Neurally Mediated Syncope in Children: Results of Tilt Testing, Treatment, and Long-Term Follow-Up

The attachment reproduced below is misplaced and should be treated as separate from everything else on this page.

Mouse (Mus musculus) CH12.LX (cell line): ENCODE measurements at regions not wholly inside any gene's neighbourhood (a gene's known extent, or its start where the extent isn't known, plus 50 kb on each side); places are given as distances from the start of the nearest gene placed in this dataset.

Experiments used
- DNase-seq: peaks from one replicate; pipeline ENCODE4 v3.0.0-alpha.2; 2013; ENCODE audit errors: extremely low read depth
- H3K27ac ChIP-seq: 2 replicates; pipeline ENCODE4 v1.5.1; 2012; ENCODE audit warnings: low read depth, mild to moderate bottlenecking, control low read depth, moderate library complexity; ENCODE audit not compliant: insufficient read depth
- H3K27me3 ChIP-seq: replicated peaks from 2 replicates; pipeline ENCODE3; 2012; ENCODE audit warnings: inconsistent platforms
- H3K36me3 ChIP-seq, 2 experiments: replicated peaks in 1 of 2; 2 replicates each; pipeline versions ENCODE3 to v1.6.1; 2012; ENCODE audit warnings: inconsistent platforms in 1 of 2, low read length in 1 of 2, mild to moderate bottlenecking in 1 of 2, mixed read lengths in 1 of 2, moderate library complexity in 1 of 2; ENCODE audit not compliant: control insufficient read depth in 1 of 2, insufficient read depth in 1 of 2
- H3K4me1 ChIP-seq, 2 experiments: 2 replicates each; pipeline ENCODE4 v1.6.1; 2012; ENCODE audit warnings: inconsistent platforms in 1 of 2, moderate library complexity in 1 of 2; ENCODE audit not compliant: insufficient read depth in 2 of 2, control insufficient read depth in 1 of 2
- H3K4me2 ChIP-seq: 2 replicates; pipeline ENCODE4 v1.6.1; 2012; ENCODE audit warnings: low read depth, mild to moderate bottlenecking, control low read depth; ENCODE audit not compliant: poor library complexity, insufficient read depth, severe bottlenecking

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Despite a great deal of literature concerning children with neurally mediated syncope (NMS) there is no clear standard of diagnosis or consistent approach to therapy. This report reviews our experience with tilt testing all patients who presented with syncope during a 3-year period. All patients referred for evaluation of syncope who underwent tilt testing were retrospectively reviewed. Follow-up was obtained at return visits or by telephone interview. Sixty patients were identified. The average age was 13.5 ± 3.0 years. Twenty-six patients (43%) had positive tilt tests. Follow-up was available for 56 patients. Twelve of these patients had causes other than NMS found for their symptoms. The remaining 44 patients all had histories consistent with NMS. Nineteen of these patients had positive tilt tests. All 44 patients reported either a decrease or no recurrence of syncope, and 41 patients reported a decrease or no recurrence of presyncopal symptoms. Recurrence of syncope or symptoms was not related to the results of the tilt test. Twenty-five of the 44 patients used conservative measures (extra fluids or supplemental salt) and only 3 patients were taking medications. The use of conservative measures or medications was not related to the tilt test results. Tilt testing has a high false-negative and false-positive rate and should not be used as the standard for identifying patients with NMS. The long-term follow-up of patients with NMS demonstrates that regardless of the results of the tilt test, almost all have improved or resolved symptoms with simple interventions.
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